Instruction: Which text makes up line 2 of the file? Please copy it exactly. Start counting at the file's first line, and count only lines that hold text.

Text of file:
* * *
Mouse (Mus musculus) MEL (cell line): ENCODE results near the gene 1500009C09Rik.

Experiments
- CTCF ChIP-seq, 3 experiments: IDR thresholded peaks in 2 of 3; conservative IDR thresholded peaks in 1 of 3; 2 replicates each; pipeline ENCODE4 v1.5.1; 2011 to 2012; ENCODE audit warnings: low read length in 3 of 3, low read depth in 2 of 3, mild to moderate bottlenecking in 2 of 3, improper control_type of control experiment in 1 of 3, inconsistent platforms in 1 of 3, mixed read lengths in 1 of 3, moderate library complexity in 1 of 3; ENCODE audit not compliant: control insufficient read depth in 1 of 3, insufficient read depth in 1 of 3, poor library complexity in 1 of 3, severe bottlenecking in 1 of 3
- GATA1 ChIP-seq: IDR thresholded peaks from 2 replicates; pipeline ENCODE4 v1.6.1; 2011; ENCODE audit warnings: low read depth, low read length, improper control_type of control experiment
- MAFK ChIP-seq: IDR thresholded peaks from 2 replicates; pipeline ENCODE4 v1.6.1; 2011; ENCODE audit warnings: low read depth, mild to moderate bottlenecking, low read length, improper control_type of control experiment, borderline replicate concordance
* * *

Experiments